What is it?
It started out pretty much as planned. We’d headed off early morning and spent the first couple of hours running on a series of snow-strewn roads not far from Arvidsjaur in the northern reaches of Sweden, where Mercedes-Benz carries out the majority of its winter testing activities, typically in sub-zero temperatures.
But when the snow that had been dumping down turned to rain and the particular road on which we were driving a prototype of the new GLC became covered in an instant layer of clear-glaze ice, things suddenly became a lot more treacherous.
Mercedes, for its part, was seeking to display the traction enhancing effects of the facelifted SUV’s reworked 4Matic four-wheel drive system ahead of its planned unveiling at the Geneva motor show in early March.
What the company's head of overall testing activities, Peter Kolb, perhaps hadn't banked on, though, was a freakish change in weather conditions. “I’ve been coming here for years. To get rain like this at his time of the year is quite unusual,” he tells us.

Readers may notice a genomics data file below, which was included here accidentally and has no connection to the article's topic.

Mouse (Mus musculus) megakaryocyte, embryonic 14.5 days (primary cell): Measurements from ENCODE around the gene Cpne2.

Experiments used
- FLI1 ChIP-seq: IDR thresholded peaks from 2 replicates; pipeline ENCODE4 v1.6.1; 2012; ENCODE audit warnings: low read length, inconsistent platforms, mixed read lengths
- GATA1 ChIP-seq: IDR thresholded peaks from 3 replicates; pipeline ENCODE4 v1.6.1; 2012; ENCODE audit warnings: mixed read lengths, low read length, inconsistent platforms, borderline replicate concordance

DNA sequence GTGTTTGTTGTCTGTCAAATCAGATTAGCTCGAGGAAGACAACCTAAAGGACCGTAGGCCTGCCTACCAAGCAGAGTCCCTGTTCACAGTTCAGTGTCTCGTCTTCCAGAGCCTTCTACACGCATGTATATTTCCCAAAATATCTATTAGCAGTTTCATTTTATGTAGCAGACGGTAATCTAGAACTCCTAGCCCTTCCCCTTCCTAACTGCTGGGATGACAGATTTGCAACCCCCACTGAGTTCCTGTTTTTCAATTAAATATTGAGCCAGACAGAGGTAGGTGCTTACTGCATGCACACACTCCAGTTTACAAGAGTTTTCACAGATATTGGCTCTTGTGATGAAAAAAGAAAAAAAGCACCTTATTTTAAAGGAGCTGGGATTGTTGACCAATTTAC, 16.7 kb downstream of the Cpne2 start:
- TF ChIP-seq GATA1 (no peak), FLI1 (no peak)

But despite the precarious conditions and next to no grip as we headed uphill, the GLC excelled. Even without the benefit of studded tyres, it still managed to keep moving, thanks to the deft apportioning of power to each wheel. As a display of just how far modern four-wheel drive and electronic stability systems have come, it couldn’t have been better.